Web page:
John Muir defended rights for animals. He believed that not only did wildlife have an equal right to live with humans on this planet but that it had a great deal to teach us if we would only attempt to open up channels of communication.

What is amazing is that Muir lived at a time when there were far fewer people and many more animals and much more wilderness, yet he had the vision to see the consequences of human arrogance. He was advocating rights for animals and for wilderness a century before these ideas evolved into a movement.

Muir recalled a time when he encountered sheep hunters during a hike up Mount Shasta where he observed a kill:

He wrote: “We went up to the ewe, She was still breathing, but helpless. Her eye was remarkably mild and gentle, and called out sympathy as if she were human. Poor woman-sheep!”

He also wrote: Hunters slaughter wildlife without any thought of the interdependence of all life. On board the Corwin, white hunters approached three polar bears valiantly trying to make an escape over the ice-floes:

“The first one overtaken was killed instantly at the second shot, which passed through the brain. The other two were fired at by five fun, fur, and fame seekers, with heavy breech-loading rifles, about forty times ere they were killed. From four to six bullets passed through their necks and shoulders before the last through the brain put an end to their agony... It was prolonged, bloody agony, as clumsily and heartlessly inflicted as it could well be, except in the case of the first, which never knew what hurt him.”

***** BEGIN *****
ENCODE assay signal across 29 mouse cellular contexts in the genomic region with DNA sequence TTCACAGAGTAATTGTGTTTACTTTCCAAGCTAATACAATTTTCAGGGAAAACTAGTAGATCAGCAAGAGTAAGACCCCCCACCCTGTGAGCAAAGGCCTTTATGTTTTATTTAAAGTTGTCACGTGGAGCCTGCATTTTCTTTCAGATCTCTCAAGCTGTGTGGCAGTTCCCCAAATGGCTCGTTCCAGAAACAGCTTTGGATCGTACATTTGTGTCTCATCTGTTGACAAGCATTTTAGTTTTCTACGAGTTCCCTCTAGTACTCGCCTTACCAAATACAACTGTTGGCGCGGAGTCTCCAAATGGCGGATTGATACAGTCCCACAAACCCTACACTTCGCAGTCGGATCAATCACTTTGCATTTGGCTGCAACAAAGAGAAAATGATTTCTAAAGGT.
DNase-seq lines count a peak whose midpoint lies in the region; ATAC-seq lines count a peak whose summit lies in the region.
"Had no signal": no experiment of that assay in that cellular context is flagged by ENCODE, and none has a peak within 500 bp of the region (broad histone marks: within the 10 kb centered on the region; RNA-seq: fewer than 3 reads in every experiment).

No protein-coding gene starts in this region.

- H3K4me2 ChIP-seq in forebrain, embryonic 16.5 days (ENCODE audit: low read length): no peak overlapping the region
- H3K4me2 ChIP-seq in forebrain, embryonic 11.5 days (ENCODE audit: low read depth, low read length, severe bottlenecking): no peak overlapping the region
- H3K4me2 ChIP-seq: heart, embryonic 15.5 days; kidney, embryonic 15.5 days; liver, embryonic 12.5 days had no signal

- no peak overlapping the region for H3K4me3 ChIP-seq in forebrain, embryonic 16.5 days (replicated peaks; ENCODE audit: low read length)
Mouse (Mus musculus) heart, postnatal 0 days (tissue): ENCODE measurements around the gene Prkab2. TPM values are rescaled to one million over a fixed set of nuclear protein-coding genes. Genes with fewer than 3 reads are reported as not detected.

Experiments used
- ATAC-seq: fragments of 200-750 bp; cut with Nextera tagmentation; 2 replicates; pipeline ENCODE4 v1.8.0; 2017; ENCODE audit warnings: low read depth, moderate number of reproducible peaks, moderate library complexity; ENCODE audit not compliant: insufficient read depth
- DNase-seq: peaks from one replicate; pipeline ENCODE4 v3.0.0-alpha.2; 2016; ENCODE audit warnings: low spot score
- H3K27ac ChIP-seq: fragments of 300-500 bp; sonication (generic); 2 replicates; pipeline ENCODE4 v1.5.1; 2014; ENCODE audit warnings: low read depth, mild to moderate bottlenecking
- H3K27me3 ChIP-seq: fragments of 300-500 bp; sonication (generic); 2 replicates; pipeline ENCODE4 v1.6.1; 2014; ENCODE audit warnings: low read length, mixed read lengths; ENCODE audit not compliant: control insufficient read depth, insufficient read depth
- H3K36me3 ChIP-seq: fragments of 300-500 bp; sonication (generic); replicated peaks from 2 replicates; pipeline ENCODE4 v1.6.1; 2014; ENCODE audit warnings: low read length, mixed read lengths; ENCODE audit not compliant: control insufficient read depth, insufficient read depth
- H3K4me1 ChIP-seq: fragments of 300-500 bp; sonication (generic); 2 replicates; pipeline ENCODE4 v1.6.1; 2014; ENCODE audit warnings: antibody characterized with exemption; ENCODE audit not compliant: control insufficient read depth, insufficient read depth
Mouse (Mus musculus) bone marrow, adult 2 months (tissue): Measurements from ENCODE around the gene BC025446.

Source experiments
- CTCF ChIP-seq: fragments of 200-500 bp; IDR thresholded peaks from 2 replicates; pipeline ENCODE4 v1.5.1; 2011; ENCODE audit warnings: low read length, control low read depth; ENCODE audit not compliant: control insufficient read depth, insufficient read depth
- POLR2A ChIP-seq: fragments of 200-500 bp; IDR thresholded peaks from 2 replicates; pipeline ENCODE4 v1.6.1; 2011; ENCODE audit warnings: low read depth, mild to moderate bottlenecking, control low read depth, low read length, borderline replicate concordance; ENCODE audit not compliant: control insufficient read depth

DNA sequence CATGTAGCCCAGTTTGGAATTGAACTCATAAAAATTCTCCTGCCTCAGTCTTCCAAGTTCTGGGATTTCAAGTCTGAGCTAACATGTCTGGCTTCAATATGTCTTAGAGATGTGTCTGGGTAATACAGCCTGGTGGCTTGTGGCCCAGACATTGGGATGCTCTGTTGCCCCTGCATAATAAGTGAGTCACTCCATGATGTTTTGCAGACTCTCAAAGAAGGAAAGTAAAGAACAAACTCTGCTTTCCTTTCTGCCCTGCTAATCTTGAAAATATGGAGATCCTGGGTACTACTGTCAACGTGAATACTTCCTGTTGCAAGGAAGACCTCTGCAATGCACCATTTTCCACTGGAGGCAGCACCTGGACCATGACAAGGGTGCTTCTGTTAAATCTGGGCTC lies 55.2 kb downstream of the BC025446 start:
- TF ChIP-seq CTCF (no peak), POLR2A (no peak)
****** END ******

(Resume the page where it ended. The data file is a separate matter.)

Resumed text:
Shortly afterwards the bodies were hoisted aboard the ship and skinned to be taken home “to show angelic sweethearts the evidence of pluck and daring.”

Similar procedures were carried out with walruses by the great white hunters from San Francisco: “These magnificent animals,” Muir writes in the Cruise of the Corwin “ are killed often times for their tusks alone, like buffaloes for their tongues, ostriches for their feathers, or for mere sport and exercise. In nothing does man, with his grand notions of heaven and charity, show forth his innate, low-bred, wild animalism more clearly than in his treatment of his brother beasts. From the shepherd with his lambs to the red handed hunter, it is the same; no recognition of rights - only murder in one form or another.”

This voyage to the Arctic in 1881 taught Muir much about his fellow man.

Muir’s meetings with Theodore Roosevelt led to the creation of the National Parks in the United States, but this did not prevent Muir from engaging in lively debates with Roosevelt over the ethics of hunting, even calling Roosevelt’s love of trophy hunting “childish.”

Muir openly referred to hunting as the “murder business.”

Yet the Sierra Club founded by John Muir today features pictures of smiling Sierra Club staff posing with their recently slaughtered trophy animals.
 


http://www.sierraclub.org/huntingfishing/whoweare.asp

I think it is incredibly disrespectful for Carl Pope and the staff of the Sierra Club to use the web pages of the Club as a gloat and boast statement for their conquests over wildlife. Are these people so emotionally inadequate or immature that they need to flaunt their perversion to the entire Sierra Club membership? Do we really need to see them posing with big smiles with freshly slaughtered animals? What purpose does this page serve other than as a perverse vanity page? Is the object to recruit hunters and turn off animal lovers?

And to actually host a contest to promote hunting with an all expense lethal kill thrill in Alaska as a prize, this is akin to spitting on John Muir’s grave.

The Sierra Club was founded by John Muir to respect wilderness and to honor nature. It is amazingly hypocritical for the Sierra Club to be posting this pro-slaughter blasphemy on the same website where the words of John Muir proclaim that hunting is the “murder business.” It shows their antipathy for the sentiment and will of the noble founder.

Go on to In Praise of Paul Watson
Back to 2006 Summer Issue